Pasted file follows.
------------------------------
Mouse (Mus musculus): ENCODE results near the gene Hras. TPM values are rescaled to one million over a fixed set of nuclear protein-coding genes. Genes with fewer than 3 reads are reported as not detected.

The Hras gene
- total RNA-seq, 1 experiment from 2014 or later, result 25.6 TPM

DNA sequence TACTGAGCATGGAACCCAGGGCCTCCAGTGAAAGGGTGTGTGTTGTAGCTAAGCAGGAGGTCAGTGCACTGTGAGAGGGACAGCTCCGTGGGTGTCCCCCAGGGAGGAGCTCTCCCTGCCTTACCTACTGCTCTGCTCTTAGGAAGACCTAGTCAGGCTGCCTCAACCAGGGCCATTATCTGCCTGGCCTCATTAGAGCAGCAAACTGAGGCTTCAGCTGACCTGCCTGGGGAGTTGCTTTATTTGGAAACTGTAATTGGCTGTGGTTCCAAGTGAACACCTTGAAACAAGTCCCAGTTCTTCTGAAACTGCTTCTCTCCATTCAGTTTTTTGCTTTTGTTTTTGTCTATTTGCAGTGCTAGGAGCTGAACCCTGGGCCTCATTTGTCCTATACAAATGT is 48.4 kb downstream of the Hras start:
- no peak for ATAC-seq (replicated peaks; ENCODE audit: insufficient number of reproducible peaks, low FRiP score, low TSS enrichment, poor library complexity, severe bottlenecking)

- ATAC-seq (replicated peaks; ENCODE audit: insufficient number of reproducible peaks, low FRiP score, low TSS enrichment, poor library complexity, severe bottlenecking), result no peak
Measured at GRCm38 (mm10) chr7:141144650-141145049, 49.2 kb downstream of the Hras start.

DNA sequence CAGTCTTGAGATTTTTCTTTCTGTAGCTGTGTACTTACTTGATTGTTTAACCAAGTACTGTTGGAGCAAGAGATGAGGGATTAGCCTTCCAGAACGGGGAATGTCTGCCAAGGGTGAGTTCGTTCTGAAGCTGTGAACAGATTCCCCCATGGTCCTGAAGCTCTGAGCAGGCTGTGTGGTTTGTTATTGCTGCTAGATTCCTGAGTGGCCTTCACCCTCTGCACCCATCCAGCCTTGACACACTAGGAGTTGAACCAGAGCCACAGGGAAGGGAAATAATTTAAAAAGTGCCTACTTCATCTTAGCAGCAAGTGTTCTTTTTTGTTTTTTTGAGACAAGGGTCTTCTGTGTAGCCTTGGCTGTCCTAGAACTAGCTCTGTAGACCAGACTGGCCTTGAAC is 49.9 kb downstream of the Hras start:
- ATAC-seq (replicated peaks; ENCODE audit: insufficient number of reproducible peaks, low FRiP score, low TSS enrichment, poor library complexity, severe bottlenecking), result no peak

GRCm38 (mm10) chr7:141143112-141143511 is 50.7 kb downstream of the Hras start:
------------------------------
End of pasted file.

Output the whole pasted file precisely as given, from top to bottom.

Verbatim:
Mouse (Mus musculus): ENCODE results near the gene Hras. TPM values are rescaled to one million over a fixed set of nuclear protein-coding genes. Genes with fewer than 3 reads are reported as not detected.

The Hras gene
- total RNA-seq, 1 experiment from 2014 or later, result 25.6 TPM

DNA sequence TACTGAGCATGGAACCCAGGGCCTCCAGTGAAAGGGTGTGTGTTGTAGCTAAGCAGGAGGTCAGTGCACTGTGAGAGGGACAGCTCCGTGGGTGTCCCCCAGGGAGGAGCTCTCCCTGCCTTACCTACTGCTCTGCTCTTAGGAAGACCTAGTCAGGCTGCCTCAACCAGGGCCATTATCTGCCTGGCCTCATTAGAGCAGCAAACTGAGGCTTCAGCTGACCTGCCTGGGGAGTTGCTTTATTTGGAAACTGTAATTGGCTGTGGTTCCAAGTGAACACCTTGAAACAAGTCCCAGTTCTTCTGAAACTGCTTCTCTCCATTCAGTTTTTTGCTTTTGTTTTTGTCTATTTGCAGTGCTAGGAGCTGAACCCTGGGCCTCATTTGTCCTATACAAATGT is 48.4 kb downstream of the Hras start:
- no peak for ATAC-seq (replicated peaks; ENCODE audit: insufficient number of reproducible peaks, low FRiP score, low TSS enrichment, poor library complexity, severe bottlenecking)

- ATAC-seq (replicated peaks; ENCODE audit: insufficient number of reproducible peaks, low FRiP score, low TSS enrichment, poor library complexity, severe bottlenecking), result no peak
Measured at GRCm38 (mm10) chr7:141144650-141145049, 49.2 kb downstream of the Hras start.

DNA sequence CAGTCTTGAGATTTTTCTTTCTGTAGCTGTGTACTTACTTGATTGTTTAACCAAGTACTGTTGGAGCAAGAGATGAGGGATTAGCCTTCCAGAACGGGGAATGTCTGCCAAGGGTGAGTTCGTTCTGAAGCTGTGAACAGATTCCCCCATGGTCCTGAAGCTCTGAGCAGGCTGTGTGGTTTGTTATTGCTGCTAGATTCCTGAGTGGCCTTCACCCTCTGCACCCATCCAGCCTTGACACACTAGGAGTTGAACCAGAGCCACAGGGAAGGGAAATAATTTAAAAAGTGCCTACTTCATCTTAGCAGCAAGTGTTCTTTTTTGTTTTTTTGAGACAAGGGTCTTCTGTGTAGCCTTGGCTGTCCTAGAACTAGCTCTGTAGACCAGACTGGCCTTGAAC is 49.9 kb downstream of the Hras start:
- ATAC-seq (replicated peaks; ENCODE audit: insufficient number of reproducible peaks, low FRiP score, low TSS enrichment, poor library complexity, severe bottlenecking), result no peak

GRCm38 (mm10) chr7:141143112-141143511 is 50.7 kb downstream of the Hras start: